Life within the Christian community does not for Luke actually embody the life of the kingdom. The community is indeed the eschatological community as it lives its life out of the power of the kingdom and Luke’s picture of it in Acts is at pains to make this clear (Acts 2.43-47). But it has not ‘arrived’ in the way that Matthew, for all his emphasis upon the judgment of the parousia, understands it. Luke understands the church as living out of the kingdom rather than as anticipating it in the Matthaean manner. It is not a community boasting in the direct presence of its Lord in its midst (Mt. 28.20) but is conscious that just as its Lord was constrained on earth (12.50), so its goal is beyond the present with which it cannot rest secure. It is by way of many trials that the kingdom is to be entered (Acts 14.22) for the present remains in some way a contrast to, rather than an anticipation of, the kingdom. (Franklin, 272f)
Franklin thus appeals to thematic or theological differences between the two gospels to justify seeing Luke’s Lord’s Prayer as a revision of Matthew’s.
Luke’s Hates Repeating Himself
Ken Olson brings in a stylistic argument to suggest that Luke’s Lord’s Prayer deliberately abridged Matthew’s version.
In short, Luke hated repetition. Whenever he saw an opportunity to shorten a narrative or saying he found in his source he did so. Some examples:
Luke and Matthew often shorten Mark (i.e., they contain shorter readings than Mark in parallel material in the triple tradition), including the words of Jesus. For example, Luke shortens Mark’s Parable of the Sower a good deal for his gospel, cutting Mark’s nine verses down to five (Mk 4.1-9 // Lk. 8.4-8), and reducing Jesus’ speech from 105 words to 72. Similarly, he cuts Mark’s Gethsemane scene down from eleven verses to five, reducing Mark’s 193 words to 89, and has Jesus finding the disciples asleep only once rather than Mark’s three times (Mk 14.32- 42 // Lk. 22.40-46).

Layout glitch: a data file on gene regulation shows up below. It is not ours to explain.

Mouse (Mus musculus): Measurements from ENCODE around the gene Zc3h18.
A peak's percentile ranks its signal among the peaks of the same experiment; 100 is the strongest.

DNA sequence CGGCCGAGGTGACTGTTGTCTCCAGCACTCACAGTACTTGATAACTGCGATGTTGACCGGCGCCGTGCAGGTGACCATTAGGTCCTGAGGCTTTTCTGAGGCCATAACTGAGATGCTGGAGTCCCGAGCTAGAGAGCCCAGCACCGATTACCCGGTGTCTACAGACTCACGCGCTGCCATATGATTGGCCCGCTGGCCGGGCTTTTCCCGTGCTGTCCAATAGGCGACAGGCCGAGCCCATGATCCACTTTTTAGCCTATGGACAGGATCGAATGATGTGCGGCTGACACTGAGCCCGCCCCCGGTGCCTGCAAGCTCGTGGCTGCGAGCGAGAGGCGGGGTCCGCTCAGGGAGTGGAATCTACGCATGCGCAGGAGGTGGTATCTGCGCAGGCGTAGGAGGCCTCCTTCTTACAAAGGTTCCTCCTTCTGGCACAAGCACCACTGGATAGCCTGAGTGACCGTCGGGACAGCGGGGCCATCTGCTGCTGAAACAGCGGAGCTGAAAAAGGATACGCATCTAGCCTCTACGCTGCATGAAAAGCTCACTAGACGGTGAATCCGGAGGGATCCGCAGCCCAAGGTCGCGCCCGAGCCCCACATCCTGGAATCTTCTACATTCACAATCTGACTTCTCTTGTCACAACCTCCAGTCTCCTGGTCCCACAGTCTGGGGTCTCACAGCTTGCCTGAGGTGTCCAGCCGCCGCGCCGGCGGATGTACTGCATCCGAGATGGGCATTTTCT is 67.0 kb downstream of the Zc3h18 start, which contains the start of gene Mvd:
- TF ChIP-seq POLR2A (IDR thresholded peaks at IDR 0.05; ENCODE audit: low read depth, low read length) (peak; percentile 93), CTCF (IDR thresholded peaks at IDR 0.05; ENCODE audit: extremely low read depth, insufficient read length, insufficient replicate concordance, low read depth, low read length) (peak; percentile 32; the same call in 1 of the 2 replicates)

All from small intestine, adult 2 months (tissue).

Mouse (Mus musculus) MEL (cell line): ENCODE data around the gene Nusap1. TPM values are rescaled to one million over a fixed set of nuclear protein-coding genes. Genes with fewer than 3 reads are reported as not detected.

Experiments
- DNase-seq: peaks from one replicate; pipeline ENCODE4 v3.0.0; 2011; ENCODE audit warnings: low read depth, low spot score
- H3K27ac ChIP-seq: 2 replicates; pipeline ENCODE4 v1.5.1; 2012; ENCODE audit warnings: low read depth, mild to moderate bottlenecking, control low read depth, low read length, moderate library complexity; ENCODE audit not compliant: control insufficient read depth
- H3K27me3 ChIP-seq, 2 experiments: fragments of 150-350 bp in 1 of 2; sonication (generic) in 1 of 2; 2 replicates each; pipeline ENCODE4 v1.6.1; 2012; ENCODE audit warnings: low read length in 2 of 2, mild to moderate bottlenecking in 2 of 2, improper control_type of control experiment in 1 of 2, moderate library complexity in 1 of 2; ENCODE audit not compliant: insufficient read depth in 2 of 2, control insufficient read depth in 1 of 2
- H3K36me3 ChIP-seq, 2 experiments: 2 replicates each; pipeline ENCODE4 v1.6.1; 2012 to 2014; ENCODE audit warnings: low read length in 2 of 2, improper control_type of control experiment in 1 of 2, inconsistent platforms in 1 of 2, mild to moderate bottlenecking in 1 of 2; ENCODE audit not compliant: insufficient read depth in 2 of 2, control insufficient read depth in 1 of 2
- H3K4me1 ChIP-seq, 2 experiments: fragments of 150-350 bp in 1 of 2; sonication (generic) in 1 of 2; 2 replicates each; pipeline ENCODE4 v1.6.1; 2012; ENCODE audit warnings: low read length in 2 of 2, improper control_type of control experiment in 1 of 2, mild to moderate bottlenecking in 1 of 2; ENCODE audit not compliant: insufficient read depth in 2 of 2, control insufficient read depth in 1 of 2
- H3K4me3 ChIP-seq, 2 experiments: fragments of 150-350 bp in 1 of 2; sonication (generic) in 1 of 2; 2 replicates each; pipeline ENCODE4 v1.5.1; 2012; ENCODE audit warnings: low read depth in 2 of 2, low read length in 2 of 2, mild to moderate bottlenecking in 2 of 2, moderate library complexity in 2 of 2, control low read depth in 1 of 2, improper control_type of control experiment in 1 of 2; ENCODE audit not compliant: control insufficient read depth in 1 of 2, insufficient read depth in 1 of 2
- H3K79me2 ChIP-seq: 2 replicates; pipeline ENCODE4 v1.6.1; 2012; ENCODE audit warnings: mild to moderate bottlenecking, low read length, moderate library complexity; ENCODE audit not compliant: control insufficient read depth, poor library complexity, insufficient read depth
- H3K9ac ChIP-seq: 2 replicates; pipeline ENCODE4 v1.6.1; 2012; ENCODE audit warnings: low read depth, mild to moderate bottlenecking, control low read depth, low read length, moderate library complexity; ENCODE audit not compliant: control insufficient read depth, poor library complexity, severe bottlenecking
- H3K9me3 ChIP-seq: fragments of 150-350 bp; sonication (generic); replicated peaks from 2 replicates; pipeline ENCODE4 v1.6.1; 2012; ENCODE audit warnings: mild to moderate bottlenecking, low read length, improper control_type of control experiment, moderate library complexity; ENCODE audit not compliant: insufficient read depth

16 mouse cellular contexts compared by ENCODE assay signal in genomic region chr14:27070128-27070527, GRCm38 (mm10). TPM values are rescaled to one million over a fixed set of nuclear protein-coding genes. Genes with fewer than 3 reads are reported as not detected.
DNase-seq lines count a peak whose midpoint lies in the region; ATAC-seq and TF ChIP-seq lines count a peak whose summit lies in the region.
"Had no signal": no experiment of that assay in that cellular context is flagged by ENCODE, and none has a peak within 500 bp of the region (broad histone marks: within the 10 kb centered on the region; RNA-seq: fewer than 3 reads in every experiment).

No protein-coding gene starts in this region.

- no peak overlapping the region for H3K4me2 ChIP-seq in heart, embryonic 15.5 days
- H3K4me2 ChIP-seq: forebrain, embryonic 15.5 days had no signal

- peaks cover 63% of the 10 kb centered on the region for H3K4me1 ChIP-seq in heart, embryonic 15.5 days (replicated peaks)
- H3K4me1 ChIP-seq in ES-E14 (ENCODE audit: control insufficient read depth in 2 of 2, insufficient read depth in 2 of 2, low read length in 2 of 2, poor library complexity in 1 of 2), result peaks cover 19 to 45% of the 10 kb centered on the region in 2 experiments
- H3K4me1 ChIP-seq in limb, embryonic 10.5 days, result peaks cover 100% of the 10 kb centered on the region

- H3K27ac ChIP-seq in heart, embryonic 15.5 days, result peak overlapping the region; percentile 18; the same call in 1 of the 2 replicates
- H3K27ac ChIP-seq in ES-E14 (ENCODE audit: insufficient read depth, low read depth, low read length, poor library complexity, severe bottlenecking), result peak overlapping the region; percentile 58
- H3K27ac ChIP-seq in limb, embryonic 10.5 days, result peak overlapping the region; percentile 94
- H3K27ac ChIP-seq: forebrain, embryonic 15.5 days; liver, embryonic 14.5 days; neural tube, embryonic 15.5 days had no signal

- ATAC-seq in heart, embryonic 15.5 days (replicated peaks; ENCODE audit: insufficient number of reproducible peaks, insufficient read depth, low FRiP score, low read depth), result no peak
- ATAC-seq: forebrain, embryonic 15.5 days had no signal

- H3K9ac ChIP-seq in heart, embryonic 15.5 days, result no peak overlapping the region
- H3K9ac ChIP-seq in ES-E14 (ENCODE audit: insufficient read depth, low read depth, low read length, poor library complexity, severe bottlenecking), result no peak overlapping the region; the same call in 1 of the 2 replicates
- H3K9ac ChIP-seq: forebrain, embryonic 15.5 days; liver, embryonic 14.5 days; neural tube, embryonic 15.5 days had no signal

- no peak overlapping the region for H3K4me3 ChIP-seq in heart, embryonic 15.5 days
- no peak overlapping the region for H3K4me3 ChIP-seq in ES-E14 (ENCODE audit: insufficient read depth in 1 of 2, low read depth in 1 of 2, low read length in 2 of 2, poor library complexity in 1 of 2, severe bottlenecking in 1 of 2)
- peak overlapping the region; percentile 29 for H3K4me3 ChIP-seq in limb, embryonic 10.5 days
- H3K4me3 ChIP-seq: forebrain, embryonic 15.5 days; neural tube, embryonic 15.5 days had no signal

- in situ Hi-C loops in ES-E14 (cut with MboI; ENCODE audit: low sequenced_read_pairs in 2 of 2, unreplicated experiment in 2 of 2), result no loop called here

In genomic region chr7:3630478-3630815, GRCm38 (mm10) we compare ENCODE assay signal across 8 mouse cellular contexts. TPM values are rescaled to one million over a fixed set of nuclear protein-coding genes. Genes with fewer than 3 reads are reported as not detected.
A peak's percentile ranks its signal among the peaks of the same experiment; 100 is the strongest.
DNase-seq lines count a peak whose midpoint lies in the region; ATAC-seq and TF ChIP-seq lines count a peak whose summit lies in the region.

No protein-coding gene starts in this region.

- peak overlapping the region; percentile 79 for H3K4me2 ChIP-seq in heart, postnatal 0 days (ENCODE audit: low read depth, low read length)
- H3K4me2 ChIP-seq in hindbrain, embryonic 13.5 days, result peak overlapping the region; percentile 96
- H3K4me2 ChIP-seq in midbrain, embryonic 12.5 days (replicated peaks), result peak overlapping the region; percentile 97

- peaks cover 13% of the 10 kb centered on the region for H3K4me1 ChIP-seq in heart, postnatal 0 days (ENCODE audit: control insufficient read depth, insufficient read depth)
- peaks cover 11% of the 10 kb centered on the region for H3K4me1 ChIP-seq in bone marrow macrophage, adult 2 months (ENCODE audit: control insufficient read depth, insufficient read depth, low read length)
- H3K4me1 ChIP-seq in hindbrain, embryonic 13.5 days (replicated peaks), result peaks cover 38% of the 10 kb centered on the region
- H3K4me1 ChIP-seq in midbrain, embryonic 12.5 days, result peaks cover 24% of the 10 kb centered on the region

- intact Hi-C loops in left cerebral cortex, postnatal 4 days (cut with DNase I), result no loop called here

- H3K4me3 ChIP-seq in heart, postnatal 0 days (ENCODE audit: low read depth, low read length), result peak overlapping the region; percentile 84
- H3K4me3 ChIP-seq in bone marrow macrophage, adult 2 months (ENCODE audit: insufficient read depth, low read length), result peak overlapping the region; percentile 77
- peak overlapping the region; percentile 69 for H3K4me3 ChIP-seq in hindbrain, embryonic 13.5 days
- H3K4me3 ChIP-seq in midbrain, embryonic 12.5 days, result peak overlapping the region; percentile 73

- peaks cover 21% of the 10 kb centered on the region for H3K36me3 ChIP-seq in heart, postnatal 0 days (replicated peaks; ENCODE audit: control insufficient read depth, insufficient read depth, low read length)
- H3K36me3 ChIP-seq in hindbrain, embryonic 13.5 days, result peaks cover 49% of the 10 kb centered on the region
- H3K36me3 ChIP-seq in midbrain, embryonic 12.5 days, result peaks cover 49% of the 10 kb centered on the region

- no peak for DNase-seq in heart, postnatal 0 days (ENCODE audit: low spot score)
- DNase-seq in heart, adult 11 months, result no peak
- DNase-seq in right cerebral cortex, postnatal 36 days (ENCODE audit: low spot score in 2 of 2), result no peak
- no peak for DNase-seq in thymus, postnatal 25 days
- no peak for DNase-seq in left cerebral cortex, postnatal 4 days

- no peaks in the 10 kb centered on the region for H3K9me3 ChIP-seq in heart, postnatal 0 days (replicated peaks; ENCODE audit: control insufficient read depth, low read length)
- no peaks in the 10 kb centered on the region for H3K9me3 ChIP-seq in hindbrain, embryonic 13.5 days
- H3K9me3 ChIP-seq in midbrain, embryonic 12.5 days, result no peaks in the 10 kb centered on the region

This abbreviation may be at least partly due to a general tendency on Luke’s part to avoid repetition. Many Lucan commentators have noted Luke’s omission of doublets from his sources. This has come to be known as his ‘fear of doublets’. In his analysis of Luke’s treatment of his sources, ‘avoidance of repetition’ is one of the 17 features of Lucan style examined by Henry J. Cadbury. In particular, Cadbury contends: ‘Luke’s Greek instinct would lead him to avoid distinctly Semitic parallelism’. Further, he notes six cases in which Luke abbreviates Mark’s questions, especially where they are in the form of double questions or a question immediately followed by an answer. One example of such Lucan abbreviation is found in the introduction to the parable of the sower in Mk 4.13 // Lk. 8.11, where Mark writes, ‘Do you not understand the parable? Then how will you understand all the parables?’ and Luke has, ‘Now the parable is this’.
Cadbury also adduces eight cases from ‘Q’ (double-tradition) contexts where Matthew has paired parallel or antithetical clauses and Luke does not. One example is the saying from Mt. 13.16 // Lk. 10.23, where Matthew has, ‘But blessed are your eyes, for they see, and your ears, for they hear’, and Luke has: ‘Blessed are the eyes that see what you see’. An example of a similar phenomenon, not listed by Cadbury as it occurs in a triple tradition passage, is in Luke’s version of the cry at the triumphal entry. Mark’s gospel has two parallel blessings, while Luke has one (Mk 11.9-10 // Lk. 19.38). Cadbury also lists examples of Luke abbreviating or avoiding repetition by omission or the substitution of pronouns or synonyms for words previously used. In short, Luke is in many cases less repetitive than the other two evangelists and has a tendency to eliminate repetition and unnecessary verbiage from his sources, though it is not an invariable tendency. (Olson, 106f)